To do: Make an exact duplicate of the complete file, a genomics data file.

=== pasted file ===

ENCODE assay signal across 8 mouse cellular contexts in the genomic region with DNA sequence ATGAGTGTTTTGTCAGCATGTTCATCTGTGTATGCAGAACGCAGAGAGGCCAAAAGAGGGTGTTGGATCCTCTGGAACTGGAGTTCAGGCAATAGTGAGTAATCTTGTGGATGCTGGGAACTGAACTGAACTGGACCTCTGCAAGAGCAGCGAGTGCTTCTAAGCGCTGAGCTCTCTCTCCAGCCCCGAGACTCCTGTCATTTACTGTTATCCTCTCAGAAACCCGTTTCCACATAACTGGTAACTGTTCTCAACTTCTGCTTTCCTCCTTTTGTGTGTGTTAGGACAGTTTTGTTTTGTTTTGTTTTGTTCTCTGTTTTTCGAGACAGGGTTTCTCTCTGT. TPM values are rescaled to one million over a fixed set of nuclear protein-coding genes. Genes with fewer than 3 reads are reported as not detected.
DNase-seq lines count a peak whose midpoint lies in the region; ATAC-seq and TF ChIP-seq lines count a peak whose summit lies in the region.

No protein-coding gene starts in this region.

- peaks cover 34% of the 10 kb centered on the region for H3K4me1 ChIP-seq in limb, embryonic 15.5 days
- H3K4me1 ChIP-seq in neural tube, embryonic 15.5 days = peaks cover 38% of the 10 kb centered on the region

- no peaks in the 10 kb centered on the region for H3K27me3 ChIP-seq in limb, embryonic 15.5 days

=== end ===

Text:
ENCODE assay signal across 8 mouse cellular contexts in the genomic region with DNA sequence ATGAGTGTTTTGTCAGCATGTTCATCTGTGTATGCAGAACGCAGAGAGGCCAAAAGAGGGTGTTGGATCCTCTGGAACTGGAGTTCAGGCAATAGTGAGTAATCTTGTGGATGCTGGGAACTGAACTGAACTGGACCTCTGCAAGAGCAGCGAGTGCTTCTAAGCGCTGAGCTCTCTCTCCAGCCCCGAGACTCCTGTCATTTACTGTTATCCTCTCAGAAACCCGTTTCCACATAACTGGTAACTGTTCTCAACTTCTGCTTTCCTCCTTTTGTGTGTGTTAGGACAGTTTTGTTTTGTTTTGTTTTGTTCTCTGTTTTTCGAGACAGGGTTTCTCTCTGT. TPM values are rescaled to one million over a fixed set of nuclear protein-coding genes. Genes with fewer than 3 reads are reported as not detected.
DNase-seq lines count a peak whose midpoint lies in the region; ATAC-seq and TF ChIP-seq lines count a peak whose summit lies in the region.

No protein-coding gene starts in this region.

- peaks cover 34% of the 10 kb centered on the region for H3K4me1 ChIP-seq in limb, embryonic 15.5 days
- H3K4me1 ChIP-seq in neural tube, embryonic 15.5 days = peaks cover 38% of the 10 kb centered on the region

- no peaks in the 10 kb centered on the region for H3K27me3 ChIP-seq in limb, embryonic 15.5 days